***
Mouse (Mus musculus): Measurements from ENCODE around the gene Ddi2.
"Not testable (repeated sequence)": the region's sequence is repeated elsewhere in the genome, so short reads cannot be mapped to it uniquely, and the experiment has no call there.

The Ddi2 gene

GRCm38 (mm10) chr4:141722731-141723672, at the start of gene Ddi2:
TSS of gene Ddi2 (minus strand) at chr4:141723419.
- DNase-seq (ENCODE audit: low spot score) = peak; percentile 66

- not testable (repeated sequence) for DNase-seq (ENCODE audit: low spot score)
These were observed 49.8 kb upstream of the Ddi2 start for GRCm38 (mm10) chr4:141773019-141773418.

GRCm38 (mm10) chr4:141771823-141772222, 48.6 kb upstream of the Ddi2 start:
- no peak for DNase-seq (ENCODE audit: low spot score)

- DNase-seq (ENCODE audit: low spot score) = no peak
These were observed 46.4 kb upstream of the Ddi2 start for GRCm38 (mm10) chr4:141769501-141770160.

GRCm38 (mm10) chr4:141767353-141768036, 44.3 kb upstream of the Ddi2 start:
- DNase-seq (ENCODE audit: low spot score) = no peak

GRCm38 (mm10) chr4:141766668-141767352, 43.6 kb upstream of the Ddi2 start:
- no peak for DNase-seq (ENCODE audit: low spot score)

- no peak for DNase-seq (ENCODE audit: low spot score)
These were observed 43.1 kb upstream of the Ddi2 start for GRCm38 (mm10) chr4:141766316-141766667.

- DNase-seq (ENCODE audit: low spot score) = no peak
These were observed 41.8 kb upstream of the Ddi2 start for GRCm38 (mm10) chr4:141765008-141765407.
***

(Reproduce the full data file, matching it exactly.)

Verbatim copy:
Mouse (Mus musculus): Measurements from ENCODE around the gene Ddi2.
"Not testable (repeated sequence)": the region's sequence is repeated elsewhere in the genome, so short reads cannot be mapped to it uniquely, and the experiment has no call there.

The Ddi2 gene

GRCm38 (mm10) chr4:141722731-141723672, at the start of gene Ddi2:
TSS of gene Ddi2 (minus strand) at chr4:141723419.
- DNase-seq (ENCODE audit: low spot score) = peak; percentile 66

- not testable (repeated sequence) for DNase-seq (ENCODE audit: low spot score)
These were observed 49.8 kb upstream of the Ddi2 start for GRCm38 (mm10) chr4:141773019-141773418.

GRCm38 (mm10) chr4:141771823-141772222, 48.6 kb upstream of the Ddi2 start:
- no peak for DNase-seq (ENCODE audit: low spot score)

- DNase-seq (ENCODE audit: low spot score) = no peak
These were observed 46.4 kb upstream of the Ddi2 start for GRCm38 (mm10) chr4:141769501-141770160.

GRCm38 (mm10) chr4:141767353-141768036, 44.3 kb upstream of the Ddi2 start:
- DNase-seq (ENCODE audit: low spot score) = no peak

GRCm38 (mm10) chr4:141766668-141767352, 43.6 kb upstream of the Ddi2 start:
- no peak for DNase-seq (ENCODE audit: low spot score)

- no peak for DNase-seq (ENCODE audit: low spot score)
These were observed 43.1 kb upstream of the Ddi2 start for GRCm38 (mm10) chr4:141766316-141766667.

- DNase-seq (ENCODE audit: low spot score) = no peak
These were observed 41.8 kb upstream of the Ddi2 start for GRCm38 (mm10) chr4:141765008-141765407.